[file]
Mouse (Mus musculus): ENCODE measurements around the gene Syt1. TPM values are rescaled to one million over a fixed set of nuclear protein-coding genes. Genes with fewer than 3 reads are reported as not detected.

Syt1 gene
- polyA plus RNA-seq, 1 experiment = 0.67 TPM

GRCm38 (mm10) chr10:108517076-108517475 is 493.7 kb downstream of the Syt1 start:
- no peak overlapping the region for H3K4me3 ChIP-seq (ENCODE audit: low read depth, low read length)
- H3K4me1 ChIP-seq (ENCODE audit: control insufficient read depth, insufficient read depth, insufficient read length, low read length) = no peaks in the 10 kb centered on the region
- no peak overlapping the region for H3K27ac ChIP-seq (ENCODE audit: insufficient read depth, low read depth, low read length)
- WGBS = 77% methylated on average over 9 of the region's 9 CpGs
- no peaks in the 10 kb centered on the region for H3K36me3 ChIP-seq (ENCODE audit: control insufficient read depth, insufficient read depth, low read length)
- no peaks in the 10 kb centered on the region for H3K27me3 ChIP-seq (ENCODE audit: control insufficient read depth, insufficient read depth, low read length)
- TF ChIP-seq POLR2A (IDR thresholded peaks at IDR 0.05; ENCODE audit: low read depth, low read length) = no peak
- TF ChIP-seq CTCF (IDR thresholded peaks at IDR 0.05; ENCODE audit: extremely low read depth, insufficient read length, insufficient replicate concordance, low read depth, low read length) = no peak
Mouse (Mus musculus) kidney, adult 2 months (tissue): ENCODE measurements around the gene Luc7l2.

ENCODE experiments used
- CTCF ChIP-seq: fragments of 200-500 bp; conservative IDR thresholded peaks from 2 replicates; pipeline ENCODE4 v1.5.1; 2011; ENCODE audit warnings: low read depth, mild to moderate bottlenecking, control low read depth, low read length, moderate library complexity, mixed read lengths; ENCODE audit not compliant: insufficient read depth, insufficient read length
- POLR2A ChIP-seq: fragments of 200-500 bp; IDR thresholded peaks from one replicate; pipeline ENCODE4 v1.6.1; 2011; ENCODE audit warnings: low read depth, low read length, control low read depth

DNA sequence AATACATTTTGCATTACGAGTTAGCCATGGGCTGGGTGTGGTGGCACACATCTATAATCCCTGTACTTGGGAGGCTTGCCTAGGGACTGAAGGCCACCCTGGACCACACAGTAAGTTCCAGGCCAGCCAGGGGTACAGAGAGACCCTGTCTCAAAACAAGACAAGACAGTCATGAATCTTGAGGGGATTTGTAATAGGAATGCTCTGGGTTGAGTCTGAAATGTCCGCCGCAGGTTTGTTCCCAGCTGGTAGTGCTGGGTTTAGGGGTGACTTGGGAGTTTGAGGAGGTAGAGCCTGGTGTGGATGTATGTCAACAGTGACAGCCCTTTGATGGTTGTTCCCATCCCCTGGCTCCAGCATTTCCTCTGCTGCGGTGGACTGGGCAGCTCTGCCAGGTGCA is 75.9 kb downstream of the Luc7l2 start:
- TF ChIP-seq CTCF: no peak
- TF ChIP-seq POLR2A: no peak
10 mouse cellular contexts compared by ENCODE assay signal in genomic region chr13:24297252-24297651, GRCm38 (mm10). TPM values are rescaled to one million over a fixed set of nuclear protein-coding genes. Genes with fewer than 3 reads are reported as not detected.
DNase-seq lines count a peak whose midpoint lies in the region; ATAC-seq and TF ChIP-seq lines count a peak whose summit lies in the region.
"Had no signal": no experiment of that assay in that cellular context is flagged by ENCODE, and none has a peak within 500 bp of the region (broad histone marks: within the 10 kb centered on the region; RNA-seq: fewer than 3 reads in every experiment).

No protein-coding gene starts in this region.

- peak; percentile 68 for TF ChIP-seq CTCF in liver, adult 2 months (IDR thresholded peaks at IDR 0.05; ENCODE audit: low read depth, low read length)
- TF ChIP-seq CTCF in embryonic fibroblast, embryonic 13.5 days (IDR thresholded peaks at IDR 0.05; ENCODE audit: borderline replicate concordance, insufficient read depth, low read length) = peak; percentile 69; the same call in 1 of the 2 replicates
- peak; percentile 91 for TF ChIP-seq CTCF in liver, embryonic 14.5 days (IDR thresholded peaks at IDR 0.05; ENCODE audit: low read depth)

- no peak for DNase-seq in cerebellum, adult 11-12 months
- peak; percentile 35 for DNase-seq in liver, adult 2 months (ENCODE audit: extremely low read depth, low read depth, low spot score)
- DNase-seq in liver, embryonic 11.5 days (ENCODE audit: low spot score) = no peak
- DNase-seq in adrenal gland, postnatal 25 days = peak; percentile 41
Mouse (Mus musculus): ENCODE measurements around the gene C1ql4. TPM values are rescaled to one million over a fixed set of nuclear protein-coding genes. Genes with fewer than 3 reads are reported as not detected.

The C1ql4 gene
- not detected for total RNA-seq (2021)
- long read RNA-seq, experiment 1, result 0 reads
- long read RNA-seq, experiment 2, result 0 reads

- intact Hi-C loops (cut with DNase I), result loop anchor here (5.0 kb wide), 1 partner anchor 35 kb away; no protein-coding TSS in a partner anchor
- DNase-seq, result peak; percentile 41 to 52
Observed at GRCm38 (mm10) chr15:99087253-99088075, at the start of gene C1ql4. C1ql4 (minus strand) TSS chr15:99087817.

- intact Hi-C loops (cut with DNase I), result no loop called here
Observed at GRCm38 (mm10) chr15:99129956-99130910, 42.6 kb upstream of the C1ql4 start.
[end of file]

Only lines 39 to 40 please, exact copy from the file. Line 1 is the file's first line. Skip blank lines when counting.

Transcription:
- intact Hi-C loops (cut with DNase I), result no loop called here
Observed at GRCm38 (mm10) chr15:99129956-99130910, 42.6 kb upstream of the C1ql4 start.